As a prelude to ‘smeargate’, Paul Staines went on live television and claimed that there was a Downing Street briefing document titled ‘how to get [Iain] Dale’. He even promised to publish it that very afternoon.
But from that moment on Paul Staines and Iain Dale repeatedly spoke as if it existed.
Iain Dale was certain that there was a Downing St conspiracy to ‘get’ him specifically. Later, still hanging on this yet-to-be-seen document, this appeared to evolve into a claim of a Downing Street conspiracy against both of them (specifically if less exclusively).
Iain Dale was also certain that Tom Watson was involved, and said so repeatedly in a number of ways… to the extent of smearing Tom Watson, it turns out.
(Psst! Nadine Dorries was certain Gordon Brown was involved, and said so on live television. Notice how none of these ‘bloggers’ risked these claims on their own damn weblogs.)
Iain Dale’s position was (and presumably still is) that Tom Watson must have known about emails being exchanged on another person’s computer, because he was in the same office.
It would appear that Iain Dale and I have differing views on privacy, but I’ll get to that in a moment. First, you need to compare Iain Dale’s position on Tom Watson to his position on Andy Coulson:
On SKY News last night, Iain Dale insisted quite strongly that one must acknowledge the possibility that Andy Coulson while acting as editor of NOTW was unaware of the activities of one of the journalists in his office.
Iain certainly wasn’t certain that Andy Coulson must have known about this or should have known about that; he even went so far as to imply that Coulson could not even be expected to be aware of relevant payments for questionable/illegal activity because he himself did not sign the cheques.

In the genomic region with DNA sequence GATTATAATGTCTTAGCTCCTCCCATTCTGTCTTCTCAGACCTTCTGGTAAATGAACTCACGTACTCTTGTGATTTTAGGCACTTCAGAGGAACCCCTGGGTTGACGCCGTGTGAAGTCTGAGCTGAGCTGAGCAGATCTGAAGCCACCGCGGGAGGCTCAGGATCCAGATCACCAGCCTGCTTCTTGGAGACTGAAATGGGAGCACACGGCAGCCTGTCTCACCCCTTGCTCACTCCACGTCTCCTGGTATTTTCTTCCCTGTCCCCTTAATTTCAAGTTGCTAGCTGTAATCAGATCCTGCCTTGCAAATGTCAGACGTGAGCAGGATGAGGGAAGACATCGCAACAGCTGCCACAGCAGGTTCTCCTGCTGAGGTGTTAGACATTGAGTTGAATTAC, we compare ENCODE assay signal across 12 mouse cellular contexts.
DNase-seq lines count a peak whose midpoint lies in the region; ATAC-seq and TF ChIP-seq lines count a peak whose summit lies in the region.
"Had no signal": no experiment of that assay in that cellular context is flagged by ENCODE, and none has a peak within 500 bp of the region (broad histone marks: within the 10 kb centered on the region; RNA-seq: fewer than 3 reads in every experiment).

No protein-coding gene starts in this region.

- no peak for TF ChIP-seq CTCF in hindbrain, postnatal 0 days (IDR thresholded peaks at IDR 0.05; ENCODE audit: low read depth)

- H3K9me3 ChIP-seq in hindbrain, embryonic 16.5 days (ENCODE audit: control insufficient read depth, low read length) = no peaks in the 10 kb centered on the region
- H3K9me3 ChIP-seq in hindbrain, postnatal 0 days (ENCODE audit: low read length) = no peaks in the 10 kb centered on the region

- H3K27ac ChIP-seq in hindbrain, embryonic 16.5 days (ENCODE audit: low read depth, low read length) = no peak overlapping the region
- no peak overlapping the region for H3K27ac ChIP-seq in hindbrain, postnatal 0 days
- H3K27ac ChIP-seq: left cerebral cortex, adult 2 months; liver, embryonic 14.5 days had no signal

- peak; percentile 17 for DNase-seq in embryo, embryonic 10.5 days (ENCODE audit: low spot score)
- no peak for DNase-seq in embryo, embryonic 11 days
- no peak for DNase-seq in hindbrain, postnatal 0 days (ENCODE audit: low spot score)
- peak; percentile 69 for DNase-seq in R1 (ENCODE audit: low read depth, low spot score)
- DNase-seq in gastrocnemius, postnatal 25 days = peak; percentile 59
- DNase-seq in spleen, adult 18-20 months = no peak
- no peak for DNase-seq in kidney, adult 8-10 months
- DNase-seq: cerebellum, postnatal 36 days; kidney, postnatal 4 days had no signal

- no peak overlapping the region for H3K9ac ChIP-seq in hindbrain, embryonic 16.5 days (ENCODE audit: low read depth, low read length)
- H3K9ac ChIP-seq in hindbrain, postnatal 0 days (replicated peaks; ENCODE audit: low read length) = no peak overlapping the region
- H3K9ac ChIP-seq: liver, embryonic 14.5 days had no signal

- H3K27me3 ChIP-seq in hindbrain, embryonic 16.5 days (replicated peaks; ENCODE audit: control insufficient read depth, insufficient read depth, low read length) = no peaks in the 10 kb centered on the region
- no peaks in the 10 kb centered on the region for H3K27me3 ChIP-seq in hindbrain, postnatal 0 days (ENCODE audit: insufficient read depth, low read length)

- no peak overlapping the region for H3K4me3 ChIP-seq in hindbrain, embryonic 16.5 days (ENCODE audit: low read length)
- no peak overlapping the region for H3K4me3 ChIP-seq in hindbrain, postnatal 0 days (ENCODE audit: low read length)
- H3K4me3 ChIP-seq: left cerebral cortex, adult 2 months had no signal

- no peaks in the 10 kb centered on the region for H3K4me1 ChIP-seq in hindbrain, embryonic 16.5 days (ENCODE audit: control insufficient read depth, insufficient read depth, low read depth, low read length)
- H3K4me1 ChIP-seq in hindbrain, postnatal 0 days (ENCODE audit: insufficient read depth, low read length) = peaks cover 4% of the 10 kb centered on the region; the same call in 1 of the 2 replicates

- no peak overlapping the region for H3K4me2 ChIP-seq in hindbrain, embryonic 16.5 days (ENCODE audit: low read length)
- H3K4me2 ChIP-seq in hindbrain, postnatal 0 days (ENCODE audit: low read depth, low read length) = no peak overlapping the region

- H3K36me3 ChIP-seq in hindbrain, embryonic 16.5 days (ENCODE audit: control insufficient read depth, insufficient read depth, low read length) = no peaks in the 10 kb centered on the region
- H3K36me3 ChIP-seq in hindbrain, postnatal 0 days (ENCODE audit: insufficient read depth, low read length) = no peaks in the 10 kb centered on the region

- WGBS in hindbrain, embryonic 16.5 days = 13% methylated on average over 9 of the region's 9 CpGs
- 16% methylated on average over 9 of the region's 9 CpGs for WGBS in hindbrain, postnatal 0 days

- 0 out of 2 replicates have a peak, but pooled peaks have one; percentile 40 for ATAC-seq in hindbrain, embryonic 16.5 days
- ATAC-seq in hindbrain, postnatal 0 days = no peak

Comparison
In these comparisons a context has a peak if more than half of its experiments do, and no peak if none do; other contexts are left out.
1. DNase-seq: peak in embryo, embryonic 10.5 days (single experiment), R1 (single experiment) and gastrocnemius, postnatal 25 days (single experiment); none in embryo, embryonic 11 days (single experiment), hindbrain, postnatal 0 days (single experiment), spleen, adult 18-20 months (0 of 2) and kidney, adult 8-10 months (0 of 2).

Iain Dale said this while knowing that it was now rather a matter of Andy Coulson claiming to be unaware of the activities of not just one but as many as 20 or 30 journalists in his office, and blind to the kind of money that is certain to come to the attention of most if not all editors regardless of who actually signs the cheques.
Iain Dale said this while knowing that it is an editor’s duty to maintain the integrity, legality and profitability of any given publication.
Iain Dale said this while speaking as the
editor publisher* of Total Politics magazine.
It is not just the specific acts of ‘tapping’ that are a concern, either, but the entire practice of ‘blagging’ on stories with little-to-no merit (see: ICO PDFs). Here is where Iain and I differ on privacy, and this is the reason why I think he will have very little to say about the practice of ‘blagging’:
Phil Hendren, a close ally of Iain Dale’s, once blagged my private details and published my ex-directory home phone number on his website to intimidate me into silence. Not as part of a story or toward any noble end, just to shut me up.
The way he puts it, Phil just called someone on the off chance they would have it and – gosh, what a stroke of luck – they did. So, to keep Hendren happy, let’s call it ‘casual blagging’ as opposed to creepy or downright illegal blagging. But blagging all the same. And he clearly used the data maliciously, without any hope of a ‘public interest’ defence even if he did want to play ‘Citizen Journalist’.
But Iain Dale did not publicly condemn the blagging and malicious publication; he was too busy denying being the source of the data at the time.
I guess what I’m trying to say is that there are few things we can be certain of, but I certainly won’t be trusting Iain Dale on this issue, even after it swallows Coulson or passes him by; when Iain’s not siding with the Tories, he’ll be siding with the tabloids. Each to their own.
[Incidentally, the reason why Phil Hendren published my number is worth a look; I pointed out that there was one person who couldn’t possibly be behind certain comments on Phil Hendren’s website, and Phil didn’t like that because… he was certain that Tom Watson was behind them (screengrab). Is it still paranoia if you think they’re out to get someone else?]
UPDATE – *Quick fix there. My bad. Iain is, of course, the publisher of Total Politics, not the editor. Which, if anything, makes it worse IMO.